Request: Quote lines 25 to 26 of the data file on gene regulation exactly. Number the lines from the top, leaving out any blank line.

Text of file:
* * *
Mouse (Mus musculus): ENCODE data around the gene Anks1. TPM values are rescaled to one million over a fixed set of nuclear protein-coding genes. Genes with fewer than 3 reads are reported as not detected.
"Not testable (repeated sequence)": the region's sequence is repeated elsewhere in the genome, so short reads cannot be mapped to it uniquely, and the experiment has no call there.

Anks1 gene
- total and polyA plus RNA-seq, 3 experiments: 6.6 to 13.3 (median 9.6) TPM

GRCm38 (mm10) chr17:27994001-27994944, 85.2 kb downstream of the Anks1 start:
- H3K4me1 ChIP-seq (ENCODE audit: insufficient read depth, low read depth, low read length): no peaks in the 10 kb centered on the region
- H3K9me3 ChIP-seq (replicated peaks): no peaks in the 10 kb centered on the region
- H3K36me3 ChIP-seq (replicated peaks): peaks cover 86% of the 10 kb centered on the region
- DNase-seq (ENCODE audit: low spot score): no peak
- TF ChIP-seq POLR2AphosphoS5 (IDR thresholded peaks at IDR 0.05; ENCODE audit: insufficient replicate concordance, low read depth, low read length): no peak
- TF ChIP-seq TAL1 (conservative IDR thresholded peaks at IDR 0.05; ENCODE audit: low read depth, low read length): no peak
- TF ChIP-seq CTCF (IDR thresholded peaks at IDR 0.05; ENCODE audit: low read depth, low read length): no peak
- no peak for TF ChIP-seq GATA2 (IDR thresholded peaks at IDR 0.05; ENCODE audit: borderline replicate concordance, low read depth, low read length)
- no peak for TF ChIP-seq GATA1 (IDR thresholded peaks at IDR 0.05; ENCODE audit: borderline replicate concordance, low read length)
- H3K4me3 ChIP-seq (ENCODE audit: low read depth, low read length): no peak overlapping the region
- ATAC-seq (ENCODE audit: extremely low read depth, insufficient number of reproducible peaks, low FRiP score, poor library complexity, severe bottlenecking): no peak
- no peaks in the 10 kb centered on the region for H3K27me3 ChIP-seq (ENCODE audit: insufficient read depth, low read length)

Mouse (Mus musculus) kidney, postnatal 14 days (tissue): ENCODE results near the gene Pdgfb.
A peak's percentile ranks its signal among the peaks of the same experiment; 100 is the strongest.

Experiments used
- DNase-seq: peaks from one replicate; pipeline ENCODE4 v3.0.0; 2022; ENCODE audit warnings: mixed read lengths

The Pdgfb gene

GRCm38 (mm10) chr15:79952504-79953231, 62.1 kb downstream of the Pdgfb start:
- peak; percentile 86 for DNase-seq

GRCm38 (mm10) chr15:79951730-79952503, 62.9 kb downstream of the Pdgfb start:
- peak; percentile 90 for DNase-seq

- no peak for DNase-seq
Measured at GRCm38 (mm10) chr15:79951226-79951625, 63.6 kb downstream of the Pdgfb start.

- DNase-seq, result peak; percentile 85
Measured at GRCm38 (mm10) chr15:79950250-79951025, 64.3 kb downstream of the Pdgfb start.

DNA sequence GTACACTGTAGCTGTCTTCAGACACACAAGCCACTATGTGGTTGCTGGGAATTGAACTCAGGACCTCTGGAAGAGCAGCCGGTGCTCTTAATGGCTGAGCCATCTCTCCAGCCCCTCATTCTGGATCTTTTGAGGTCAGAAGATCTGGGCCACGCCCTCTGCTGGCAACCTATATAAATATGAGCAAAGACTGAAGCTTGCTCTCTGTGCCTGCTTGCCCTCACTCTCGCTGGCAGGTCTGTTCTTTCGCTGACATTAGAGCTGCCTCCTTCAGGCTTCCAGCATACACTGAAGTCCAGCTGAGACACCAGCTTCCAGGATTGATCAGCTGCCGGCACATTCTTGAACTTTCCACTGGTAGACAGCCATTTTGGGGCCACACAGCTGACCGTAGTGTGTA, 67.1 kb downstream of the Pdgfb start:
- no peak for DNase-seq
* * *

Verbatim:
GRCm38 (mm10) chr15:79951730-79952503, 62.9 kb downstream of the Pdgfb start:
- peak; percentile 90 for DNase-seq